Y’all have such a bad rap. Even I have been guilty of dogging on birth fathers, and I am sorry. I truly believe that men feeling any emotion is not normalized. You are under so much pressure to always be the strong and stoic ones in our society. I assume that these unrealistic worldly expectations of men are causing a lot of pressure among some men to be quiet about their hurt. Therefore there are a lot of birth fathers (and male adoptees) who do not get support, choose to go to therapy, or talk about how they feel about their adoption plans.
Don’t get me wrong, there are a good fraction of men who don’t want any part of the adoption process. We hear about them all the time when a birth mother is asked if the birth father was a part of their child’s story. While I hate that this is such a prevalent thing, I am trying to make more space for grace for birth fathers. I don’t know what your childhood looked like, you may have avoidant attachment or other traumas causing you to listen to the flight side of your survival mechanism.
My Christmas wish for birth fathers is that we can make efforts to normalize men’s feelings of emotions. Whether you were actively involved in your child’s adoption story or you impulsively fled when you found out you had helped create a child, I want you to know that it is never too late to show up and feel. Show up and possibly be connected with your child. Show up and be supported by the birth parent community. We all make mistakes and we all fear our emotions and how we will be perceived. But I wish for you a safe place to find community and support.
For my children personally, I have always wished endless possibilities and love for them. I want them to be able to pursue passions, to discover their identities and quirks, to pour their hearts out in service projects that impact the world, to always know what love looks like because they have it abundantly placed over them, and to always choose their own path for their future.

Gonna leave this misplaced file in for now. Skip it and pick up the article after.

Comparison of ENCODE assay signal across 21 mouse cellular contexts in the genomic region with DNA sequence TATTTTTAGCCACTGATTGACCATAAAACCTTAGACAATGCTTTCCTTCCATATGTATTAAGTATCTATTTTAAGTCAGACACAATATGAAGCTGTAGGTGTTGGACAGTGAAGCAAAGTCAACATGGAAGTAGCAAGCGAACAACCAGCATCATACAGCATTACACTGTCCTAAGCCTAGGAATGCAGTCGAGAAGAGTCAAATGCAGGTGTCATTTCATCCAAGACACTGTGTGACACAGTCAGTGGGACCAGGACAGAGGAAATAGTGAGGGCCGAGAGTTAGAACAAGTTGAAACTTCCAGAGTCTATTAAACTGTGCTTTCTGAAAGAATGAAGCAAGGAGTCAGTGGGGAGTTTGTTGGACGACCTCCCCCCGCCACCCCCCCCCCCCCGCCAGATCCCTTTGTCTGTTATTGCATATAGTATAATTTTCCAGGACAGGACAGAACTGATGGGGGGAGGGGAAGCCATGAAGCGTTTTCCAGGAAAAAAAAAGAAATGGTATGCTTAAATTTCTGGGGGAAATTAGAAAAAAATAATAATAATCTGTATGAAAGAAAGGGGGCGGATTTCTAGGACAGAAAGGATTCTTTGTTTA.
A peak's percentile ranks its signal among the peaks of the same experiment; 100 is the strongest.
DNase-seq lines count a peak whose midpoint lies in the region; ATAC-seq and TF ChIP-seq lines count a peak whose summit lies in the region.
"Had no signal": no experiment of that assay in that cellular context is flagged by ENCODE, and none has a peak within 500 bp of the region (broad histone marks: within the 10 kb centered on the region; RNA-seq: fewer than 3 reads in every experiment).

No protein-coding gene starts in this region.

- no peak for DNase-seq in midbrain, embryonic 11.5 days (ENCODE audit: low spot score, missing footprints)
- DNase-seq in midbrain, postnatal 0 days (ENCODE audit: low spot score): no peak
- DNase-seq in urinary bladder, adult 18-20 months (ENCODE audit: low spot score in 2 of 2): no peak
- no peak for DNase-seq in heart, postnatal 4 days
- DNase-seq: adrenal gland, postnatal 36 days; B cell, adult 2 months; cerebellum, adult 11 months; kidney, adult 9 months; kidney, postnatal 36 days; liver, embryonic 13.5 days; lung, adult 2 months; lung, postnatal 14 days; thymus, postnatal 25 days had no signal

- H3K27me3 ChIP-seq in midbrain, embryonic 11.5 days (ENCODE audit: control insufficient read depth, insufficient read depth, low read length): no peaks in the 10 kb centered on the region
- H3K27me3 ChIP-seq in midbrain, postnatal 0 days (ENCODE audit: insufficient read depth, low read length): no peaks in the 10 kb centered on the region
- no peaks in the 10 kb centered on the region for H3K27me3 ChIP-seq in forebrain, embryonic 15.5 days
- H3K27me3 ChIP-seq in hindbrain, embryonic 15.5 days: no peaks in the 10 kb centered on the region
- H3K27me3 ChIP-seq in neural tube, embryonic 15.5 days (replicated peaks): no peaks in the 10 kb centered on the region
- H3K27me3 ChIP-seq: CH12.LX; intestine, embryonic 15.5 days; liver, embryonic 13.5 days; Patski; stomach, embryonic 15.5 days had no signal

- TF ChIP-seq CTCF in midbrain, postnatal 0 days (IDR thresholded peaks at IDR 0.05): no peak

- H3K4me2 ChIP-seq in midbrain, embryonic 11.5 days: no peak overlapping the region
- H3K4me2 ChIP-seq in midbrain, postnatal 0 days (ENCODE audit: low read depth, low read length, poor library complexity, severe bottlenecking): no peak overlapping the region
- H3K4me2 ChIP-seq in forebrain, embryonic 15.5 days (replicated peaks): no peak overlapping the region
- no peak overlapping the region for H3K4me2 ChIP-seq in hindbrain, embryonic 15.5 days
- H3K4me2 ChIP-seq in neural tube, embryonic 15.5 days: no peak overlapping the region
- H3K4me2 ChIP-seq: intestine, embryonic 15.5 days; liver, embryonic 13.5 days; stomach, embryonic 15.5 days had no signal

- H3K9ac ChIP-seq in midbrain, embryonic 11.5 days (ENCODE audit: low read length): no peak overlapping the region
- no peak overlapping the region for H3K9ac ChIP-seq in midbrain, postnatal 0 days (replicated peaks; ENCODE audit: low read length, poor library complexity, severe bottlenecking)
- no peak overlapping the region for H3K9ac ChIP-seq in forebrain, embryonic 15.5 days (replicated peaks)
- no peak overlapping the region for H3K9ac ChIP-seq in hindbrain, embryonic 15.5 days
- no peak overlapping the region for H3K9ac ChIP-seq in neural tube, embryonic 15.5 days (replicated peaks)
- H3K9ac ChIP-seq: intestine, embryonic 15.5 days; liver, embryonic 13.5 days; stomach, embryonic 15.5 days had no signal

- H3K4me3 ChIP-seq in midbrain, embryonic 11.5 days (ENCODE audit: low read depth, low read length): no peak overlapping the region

For adoptees searching for their biological roots right now, I wish you peace of closure. Personally, I know the emotional rollercoaster that can come with searching. I had disappointment after disappointment. However, I realized through it all that there were things I gained from the hardships that I’d never trade an easier time for. I have a connection with family members that want to be in my life even if it’s not all the family members I had hoped for in the beginning. I have the closure of who I am, which honestly was the goal when I began looking. And lastly, I have learned a lot about my lineage and that was cool to be able to build out my family tree and learn where my ancestors hailed from (shoutout to my English and Scottish peeps). I hope that you find closure in some form as you search for answers and that you have peace even if it becomes difficult or challenging in knowing that there can always be positives found.
For adoptees who are connected to their biological family, I wish you more memories. I have had a ball knowing my Macon Family for a decade now. My great-grandmother, Granny G, left us only six years after I got to know her. It was devastating, but I am so thankful for the memories I have of her and knowing how much she loved me. Memories are forever and we can always lean on them when we are hurting or feeling alone.